Those of us who worked with the developer to urge the retention of as many historic details as possible tried to get the architect to place the stairway to the upper level at the far end of the former auditorium, to preserve a more open feeling. We were told this was impossible, as doing so would have jeopardized the integrity of the new structure inside. One of the conditions for allowing development of the site into a bookstore was that the second level have the ability to be removed without structural harm to the original theater fabric, should revival as a theater (likely live) ever be undertaken. The extended sections of the building running alongside the original sidewalls could be converted into subsidiary rooms to support the performance facility. Whether or not such an undertaking will ever come about is impossible to ascertain. There are no plans at this time to do so.

Lost Memory
Lost Memory on November 18, 2007 at 7:34 pm

This website has some photos of the Varsity Theater and the book store. The photos on the sides of the page can be expanded by clicking on them.

Life's Too Short
Life's Too Short on June 18, 2007 at 5:14 pm

I think it is great too. But if I were planning a bookstore, I would much rather have a big, open, rectangular space to work with. In this case they adapted a series of old spaces with various shape and size characterisitics. It seems clumsy from a design standpoint is all I am saying. It surprises me to see a big corporation go to such trouble. The only thing I can figure is that they really wanted the site and were willing to compromise with some sort of local preservaiton effort.

Bway
Bway on January 18, 2007 at 5:27 pm

Why? Because gutting the place would have destroyed the building. At least in this case, they get the store, and preserve an old historic building at the same time. I think it’s great!

Life's Too Short
Life's Too Short on October 30, 2006 at 8:19 pm

Obviously I am happy that they saved something. But it seems like a clumsy layout for Borders, sort of like the flea markets that have been set up in old theatres at times. I wonder why they opted for this design, instead of simply gutting the place?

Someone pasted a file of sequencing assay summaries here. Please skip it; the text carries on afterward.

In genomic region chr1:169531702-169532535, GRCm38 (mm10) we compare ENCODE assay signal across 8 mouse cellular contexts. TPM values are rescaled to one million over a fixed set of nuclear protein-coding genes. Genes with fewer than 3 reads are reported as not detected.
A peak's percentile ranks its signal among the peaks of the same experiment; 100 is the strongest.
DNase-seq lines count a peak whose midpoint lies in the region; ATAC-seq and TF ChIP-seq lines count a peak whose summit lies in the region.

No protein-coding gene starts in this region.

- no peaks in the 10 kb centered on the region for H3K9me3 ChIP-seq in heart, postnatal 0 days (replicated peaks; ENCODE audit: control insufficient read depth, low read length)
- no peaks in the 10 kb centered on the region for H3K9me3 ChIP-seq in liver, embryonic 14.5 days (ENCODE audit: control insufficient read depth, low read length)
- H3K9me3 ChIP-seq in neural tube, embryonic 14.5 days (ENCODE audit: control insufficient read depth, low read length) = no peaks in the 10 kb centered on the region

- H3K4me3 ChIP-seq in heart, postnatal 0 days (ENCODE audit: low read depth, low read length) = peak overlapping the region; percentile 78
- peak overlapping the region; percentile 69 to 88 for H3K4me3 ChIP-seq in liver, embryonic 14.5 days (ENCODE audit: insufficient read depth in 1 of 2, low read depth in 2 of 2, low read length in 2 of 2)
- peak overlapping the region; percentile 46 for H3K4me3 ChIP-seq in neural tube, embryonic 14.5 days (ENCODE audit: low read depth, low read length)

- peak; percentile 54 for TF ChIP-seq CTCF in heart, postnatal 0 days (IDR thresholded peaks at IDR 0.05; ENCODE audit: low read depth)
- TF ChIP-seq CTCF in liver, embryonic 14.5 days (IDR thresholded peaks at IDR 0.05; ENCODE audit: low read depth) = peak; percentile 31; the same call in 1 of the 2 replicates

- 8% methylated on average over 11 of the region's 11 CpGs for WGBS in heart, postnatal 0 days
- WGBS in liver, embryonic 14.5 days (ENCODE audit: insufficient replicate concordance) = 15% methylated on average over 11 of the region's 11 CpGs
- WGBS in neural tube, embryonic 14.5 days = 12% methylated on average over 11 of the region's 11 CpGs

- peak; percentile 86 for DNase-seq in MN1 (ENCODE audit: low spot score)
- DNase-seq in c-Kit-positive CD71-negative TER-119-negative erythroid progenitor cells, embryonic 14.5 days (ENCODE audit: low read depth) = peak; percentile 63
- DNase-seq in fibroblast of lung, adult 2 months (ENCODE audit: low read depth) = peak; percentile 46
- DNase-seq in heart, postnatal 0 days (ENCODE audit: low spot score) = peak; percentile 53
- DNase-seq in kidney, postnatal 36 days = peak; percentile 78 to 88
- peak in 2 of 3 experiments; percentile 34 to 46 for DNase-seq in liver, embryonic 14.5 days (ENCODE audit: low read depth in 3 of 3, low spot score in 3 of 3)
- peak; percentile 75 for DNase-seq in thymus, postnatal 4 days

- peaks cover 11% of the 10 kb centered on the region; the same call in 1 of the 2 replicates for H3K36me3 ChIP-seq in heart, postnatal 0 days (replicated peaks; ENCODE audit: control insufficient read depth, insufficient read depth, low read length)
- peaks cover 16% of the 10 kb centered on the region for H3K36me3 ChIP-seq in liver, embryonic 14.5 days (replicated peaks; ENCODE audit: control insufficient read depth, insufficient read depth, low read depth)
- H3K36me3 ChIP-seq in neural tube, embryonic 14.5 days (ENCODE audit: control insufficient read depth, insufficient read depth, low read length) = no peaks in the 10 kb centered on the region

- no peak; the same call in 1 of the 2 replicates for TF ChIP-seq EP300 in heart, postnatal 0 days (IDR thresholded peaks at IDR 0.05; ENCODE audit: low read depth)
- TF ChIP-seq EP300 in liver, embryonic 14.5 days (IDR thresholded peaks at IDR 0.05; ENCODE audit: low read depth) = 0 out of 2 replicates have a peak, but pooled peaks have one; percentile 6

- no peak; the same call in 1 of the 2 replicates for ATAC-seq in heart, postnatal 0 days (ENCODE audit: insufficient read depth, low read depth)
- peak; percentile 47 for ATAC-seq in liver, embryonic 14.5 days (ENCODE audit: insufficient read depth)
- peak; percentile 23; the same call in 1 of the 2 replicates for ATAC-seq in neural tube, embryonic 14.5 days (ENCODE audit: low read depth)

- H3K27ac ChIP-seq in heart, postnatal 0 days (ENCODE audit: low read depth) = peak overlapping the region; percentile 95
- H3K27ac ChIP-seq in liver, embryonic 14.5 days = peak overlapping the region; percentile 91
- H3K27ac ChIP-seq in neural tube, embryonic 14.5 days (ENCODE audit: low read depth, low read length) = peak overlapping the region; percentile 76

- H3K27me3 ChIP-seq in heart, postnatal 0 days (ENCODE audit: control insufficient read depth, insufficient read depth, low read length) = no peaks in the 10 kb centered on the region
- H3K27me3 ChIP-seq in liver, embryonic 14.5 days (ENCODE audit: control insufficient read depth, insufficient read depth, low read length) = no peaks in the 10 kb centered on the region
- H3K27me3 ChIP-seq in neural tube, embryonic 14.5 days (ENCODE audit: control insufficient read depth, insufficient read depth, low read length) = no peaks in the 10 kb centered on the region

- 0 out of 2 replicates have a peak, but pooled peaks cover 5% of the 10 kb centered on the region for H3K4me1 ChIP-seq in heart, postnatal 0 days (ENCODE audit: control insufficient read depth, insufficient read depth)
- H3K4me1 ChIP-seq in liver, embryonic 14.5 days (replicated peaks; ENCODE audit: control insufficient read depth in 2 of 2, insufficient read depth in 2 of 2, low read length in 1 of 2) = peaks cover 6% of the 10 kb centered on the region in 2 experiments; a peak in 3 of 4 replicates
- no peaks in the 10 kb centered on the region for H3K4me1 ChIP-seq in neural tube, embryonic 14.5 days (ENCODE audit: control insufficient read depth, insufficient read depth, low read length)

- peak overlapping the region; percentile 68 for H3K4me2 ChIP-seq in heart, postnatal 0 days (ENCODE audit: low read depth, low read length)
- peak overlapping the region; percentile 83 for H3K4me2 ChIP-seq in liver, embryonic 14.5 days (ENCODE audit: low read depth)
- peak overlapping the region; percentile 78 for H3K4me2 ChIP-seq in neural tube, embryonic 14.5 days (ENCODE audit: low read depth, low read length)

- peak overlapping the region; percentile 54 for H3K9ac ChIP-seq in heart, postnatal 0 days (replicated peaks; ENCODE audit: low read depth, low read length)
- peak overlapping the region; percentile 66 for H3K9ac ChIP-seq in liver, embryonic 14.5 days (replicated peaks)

Lost Memory
Lost Memory on October 30, 2006 at 2:19 pm

This is an interior photo of the Borders Bookstore former Varsity Theater.

paurei
paurei on October 30, 2006 at 12:21 pm

During the academic year 1976-77 I had the opportunity to visit the New Varsity thetare several times.
To bad it is not functioning ant more.
Hope it will revive.
Paul Reichberg
Sweden

Nean024
Nean024 on September 10, 2006 at 7:38 pm

I am writing an architectural history Masters thesis on California theatres with courtyard entrances, using LA’s Fox Florence, SB’s Arlington, and the Varsity Theatre as examples. Right now the discussion rests upon the convergence of Spanish Revival style trends and exotic theatre design in CA in the later ‘20s and early '30s, local architectural context, and practical conditions for the use of courtyards (ie to place auditoriums farther back on the lot, works with climate, etc.). Any insights into this seemingly rare typology would be welcomed.

Joe Vogel
Joe Vogel on March 21, 2006 at 1:42 am

The description for this theatre says that it was opened in 1912 and then renovated in 1927. But the page at Carthalia containing the old postcard (linked in the comment by TC above) contains text that reads “NB: The building is not identical with another "Varsity Theatre”, built 1912 at another site on University Avenue and later converted to a restaurant."

There is a photograph of that earlier Varsity Theatre at the web site of the Palo Alto Historical Association. Another photo of the first Varsity at the same web site has text indicating that it was located in the block west of Bryant Street. The Google map for the new Varsity shows its location as being a block and a half EAST of Bryant Street, and on the opposite side of University Avenue from the original Varsity Theatre.

So Carthalia is apparently correct, and the new Varsity was not a renovation of the earlier theatre, but an entirely new building in a different location.

kencmcintyre
kencmcintyre on December 29, 2005 at 4:17 pm

Here is an article from 1994 regarding the conversion: